Mischaracterization of the issues is another barrier to reform, Bernstein said. “One [mischaracterization] is that Medicare is not adaptable to the entire population because one size doesn’t fit all. People have to be told what in fact Medicare does — it is a massive program that’s the basis of the well-being of tens of millions of people, and it’s enormously popular, and yet it’s treated by many as if it’s an impediment to appropriate care.”
Suspicion of Government
Marcia Angell, MD, of Harvard Medical School in Boston, noted that “We distribute healthcare like a market economy, according to ability to pay, and not like a social service, which would be distributed according to medical need. But the people who most need healthcare are precisely those least able to pay.”
In terms of barriers, “much of the public often opposes the health reform law and [people] claim it expresses their antipathy toward big government. I believe that’s largely a canard promulgated by [the healthcare industry] and much of the media,” said Angell, who is also a past editor of the New England Journal of Medicine. “The issue for the public, I suspect, is not the size of government but the feeling that it doesn’t often work for their benefit and instead serves special interests.”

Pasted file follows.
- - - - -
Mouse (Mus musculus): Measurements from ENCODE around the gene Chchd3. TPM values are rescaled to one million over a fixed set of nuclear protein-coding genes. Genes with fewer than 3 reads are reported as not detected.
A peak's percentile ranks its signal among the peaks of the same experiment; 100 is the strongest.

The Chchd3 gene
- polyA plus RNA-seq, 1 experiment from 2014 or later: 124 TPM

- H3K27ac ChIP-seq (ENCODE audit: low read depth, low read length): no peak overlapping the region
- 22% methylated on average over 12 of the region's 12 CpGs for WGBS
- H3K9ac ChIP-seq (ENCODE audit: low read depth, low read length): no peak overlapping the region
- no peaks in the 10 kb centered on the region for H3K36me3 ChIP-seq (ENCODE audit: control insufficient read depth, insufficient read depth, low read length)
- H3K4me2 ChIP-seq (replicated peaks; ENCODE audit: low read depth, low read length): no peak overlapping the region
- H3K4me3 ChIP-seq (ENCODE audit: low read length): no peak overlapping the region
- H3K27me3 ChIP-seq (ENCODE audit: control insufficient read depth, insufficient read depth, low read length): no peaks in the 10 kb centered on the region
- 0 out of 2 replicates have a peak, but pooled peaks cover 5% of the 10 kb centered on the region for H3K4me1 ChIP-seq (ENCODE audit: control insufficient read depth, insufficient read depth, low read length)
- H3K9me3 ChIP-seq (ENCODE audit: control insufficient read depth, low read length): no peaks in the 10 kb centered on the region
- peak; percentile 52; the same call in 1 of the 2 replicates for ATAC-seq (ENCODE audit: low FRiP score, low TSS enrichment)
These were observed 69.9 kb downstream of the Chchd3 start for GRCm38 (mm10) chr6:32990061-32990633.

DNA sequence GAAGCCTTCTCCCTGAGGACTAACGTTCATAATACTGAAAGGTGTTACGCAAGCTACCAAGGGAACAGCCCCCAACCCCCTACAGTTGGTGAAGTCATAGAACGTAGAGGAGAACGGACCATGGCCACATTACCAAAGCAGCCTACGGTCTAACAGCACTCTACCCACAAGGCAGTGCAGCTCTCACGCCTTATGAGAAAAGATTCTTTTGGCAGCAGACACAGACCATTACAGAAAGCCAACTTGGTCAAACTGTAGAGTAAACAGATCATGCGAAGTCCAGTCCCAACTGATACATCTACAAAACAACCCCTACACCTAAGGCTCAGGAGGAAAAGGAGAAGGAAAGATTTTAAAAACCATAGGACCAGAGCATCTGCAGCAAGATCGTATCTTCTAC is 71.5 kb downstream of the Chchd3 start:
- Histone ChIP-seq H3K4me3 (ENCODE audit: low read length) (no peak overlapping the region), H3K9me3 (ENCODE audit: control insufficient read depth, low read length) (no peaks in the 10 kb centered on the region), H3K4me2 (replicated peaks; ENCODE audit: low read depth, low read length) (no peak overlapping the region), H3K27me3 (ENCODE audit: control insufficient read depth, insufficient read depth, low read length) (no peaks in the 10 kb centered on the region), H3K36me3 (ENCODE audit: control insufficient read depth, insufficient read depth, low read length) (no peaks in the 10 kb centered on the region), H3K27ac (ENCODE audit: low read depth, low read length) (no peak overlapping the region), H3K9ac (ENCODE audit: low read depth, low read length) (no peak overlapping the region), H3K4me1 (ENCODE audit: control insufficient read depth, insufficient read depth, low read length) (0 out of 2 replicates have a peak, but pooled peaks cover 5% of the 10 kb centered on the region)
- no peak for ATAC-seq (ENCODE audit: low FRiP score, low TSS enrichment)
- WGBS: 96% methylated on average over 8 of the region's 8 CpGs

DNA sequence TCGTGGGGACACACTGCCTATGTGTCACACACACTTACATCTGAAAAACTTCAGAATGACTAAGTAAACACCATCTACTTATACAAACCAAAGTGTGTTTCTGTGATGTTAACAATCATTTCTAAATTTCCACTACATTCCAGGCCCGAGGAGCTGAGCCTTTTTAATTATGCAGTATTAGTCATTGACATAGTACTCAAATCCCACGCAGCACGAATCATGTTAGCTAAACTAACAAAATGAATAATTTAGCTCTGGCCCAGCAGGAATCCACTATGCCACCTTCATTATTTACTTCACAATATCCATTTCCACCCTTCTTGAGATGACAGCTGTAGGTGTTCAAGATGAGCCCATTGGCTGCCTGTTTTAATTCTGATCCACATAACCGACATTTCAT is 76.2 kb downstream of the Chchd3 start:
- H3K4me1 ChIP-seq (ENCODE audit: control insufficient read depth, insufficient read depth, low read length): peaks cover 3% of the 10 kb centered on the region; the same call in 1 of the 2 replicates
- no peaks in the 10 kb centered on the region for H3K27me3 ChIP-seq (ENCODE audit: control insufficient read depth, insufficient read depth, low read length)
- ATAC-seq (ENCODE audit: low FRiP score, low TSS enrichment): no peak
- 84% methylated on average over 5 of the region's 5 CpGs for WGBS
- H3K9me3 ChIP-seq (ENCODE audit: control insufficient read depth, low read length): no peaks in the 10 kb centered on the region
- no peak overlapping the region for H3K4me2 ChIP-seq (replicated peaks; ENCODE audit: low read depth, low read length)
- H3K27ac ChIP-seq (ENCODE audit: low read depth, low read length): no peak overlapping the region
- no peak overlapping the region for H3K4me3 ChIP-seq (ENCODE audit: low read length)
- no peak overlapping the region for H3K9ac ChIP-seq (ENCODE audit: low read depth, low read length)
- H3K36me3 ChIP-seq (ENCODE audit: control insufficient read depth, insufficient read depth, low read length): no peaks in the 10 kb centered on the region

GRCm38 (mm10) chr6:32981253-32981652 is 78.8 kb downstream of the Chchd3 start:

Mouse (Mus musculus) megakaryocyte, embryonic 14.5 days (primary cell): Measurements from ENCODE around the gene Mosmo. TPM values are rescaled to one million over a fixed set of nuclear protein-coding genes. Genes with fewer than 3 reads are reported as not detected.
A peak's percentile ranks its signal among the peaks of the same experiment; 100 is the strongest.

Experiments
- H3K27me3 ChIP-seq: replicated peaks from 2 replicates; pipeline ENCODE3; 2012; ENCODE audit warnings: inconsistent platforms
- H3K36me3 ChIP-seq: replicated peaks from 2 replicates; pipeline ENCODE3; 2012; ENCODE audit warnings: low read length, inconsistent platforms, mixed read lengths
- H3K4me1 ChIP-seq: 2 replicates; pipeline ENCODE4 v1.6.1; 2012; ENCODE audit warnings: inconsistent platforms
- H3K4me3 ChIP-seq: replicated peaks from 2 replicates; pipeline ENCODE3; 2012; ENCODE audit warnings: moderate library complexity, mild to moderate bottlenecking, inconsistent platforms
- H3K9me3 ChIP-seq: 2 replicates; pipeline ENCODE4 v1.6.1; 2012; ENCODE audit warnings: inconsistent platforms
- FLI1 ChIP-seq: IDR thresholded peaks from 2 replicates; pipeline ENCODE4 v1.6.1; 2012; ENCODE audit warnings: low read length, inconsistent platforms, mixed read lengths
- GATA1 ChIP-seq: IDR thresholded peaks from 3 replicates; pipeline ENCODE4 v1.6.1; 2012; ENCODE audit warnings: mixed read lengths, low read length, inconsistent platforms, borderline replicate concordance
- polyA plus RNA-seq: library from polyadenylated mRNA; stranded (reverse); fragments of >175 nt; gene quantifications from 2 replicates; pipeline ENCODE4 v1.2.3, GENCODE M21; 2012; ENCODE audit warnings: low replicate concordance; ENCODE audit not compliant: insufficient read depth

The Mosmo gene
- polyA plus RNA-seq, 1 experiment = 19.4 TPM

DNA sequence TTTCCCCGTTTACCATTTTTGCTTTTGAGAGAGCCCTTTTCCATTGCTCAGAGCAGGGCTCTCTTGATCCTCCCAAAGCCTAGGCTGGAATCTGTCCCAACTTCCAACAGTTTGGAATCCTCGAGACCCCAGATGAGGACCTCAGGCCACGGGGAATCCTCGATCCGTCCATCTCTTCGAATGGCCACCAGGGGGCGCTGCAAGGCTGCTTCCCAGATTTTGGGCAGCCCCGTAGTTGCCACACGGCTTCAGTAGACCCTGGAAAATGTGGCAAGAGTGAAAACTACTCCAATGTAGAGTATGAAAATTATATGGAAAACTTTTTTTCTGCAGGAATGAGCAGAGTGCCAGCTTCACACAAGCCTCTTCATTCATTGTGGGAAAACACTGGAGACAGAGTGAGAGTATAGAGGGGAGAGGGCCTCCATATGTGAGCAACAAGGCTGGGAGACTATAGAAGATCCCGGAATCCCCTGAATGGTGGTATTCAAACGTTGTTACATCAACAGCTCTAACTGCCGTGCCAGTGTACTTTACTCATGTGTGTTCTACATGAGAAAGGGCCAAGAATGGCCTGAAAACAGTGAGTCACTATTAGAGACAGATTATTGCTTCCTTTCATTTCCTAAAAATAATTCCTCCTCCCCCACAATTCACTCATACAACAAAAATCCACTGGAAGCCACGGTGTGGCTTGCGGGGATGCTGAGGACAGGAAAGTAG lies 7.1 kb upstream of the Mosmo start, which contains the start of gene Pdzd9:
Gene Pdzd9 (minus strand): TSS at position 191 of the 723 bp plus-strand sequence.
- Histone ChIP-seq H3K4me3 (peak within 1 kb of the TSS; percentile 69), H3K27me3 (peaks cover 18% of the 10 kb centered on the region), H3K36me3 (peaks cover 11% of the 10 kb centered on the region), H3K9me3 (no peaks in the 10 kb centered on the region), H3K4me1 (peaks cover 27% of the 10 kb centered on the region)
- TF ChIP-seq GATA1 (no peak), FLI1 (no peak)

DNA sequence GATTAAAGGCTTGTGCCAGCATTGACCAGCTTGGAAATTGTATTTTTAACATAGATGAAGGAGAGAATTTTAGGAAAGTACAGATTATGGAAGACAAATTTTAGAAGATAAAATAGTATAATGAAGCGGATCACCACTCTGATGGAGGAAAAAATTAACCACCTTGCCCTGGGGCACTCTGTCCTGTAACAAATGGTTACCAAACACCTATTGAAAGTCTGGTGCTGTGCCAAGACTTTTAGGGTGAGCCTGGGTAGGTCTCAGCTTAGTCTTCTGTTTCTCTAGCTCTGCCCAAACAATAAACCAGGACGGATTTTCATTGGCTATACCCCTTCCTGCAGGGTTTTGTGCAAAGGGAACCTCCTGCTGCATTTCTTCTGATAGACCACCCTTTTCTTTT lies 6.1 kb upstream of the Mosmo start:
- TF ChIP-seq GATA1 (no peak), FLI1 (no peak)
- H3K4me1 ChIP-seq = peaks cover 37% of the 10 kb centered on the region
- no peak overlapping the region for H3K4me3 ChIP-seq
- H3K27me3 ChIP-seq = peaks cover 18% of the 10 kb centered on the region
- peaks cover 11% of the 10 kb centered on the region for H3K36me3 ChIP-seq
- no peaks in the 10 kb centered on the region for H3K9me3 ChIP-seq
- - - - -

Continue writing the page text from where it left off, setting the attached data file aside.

“Americans have no problems with programs [they consider beneficial] but are very suspicious of the private healthcare industry, which has the largest lobby in Washington,” she added. “So the major barrier … is the ‘medical industrial complex,’ as my late husband, Arnold Relman, pointed out in the New England Journal of Medicine 35 years ago.”
Joseph White, PhD, director of the Center for Policy Studies at Case Western Reserve University in Cleveland, said that three things needed for a policy to work were “technical capacity, institutional capacity, and political capacity … Most of the barriers to [single-payer] are political barriers; most barriers to other kinds of reform are technical barriers.”